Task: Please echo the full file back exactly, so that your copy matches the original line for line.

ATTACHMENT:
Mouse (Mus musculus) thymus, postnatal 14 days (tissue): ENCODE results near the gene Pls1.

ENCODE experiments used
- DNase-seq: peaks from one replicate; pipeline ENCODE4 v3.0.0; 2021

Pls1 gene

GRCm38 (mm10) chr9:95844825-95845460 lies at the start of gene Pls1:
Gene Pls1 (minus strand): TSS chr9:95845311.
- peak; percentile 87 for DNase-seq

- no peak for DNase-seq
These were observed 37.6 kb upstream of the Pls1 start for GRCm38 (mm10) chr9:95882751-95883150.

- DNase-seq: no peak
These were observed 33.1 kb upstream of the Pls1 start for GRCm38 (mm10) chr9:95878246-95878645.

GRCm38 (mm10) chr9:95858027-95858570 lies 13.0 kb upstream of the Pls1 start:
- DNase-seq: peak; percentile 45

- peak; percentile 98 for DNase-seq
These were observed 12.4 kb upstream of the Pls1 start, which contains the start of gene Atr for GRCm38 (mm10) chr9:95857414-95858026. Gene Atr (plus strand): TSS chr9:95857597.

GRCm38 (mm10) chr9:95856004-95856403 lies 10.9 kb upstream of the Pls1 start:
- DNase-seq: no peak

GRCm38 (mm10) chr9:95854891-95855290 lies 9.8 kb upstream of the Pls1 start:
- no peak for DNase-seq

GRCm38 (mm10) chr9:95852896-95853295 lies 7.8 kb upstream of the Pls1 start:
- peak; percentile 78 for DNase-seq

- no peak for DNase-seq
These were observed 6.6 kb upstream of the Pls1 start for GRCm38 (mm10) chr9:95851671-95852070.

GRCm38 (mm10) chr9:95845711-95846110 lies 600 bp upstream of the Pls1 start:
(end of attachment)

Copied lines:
Mouse (Mus musculus) thymus, postnatal 14 days (tissue): ENCODE results near the gene Pls1.

ENCODE experiments used
- DNase-seq: peaks from one replicate; pipeline ENCODE4 v3.0.0; 2021

Pls1 gene

GRCm38 (mm10) chr9:95844825-95845460 lies at the start of gene Pls1:
Gene Pls1 (minus strand): TSS chr9:95845311.
- peak; percentile 87 for DNase-seq

- no peak for DNase-seq
These were observed 37.6 kb upstream of the Pls1 start for GRCm38 (mm10) chr9:95882751-95883150.

- DNase-seq: no peak
These were observed 33.1 kb upstream of the Pls1 start for GRCm38 (mm10) chr9:95878246-95878645.

GRCm38 (mm10) chr9:95858027-95858570 lies 13.0 kb upstream of the Pls1 start:
- DNase-seq: peak; percentile 45

- peak; percentile 98 for DNase-seq
These were observed 12.4 kb upstream of the Pls1 start, which contains the start of gene Atr for GRCm38 (mm10) chr9:95857414-95858026. Gene Atr (plus strand): TSS chr9:95857597.

GRCm38 (mm10) chr9:95856004-95856403 lies 10.9 kb upstream of the Pls1 start:
- DNase-seq: no peak

GRCm38 (mm10) chr9:95854891-95855290 lies 9.8 kb upstream of the Pls1 start:
- no peak for DNase-seq

GRCm38 (mm10) chr9:95852896-95853295 lies 7.8 kb upstream of the Pls1 start:
- peak; percentile 78 for DNase-seq

- no peak for DNase-seq
These were observed 6.6 kb upstream of the Pls1 start for GRCm38 (mm10) chr9:95851671-95852070.

GRCm38 (mm10) chr9:95845711-95846110 lies 600 bp upstream of the Pls1 start: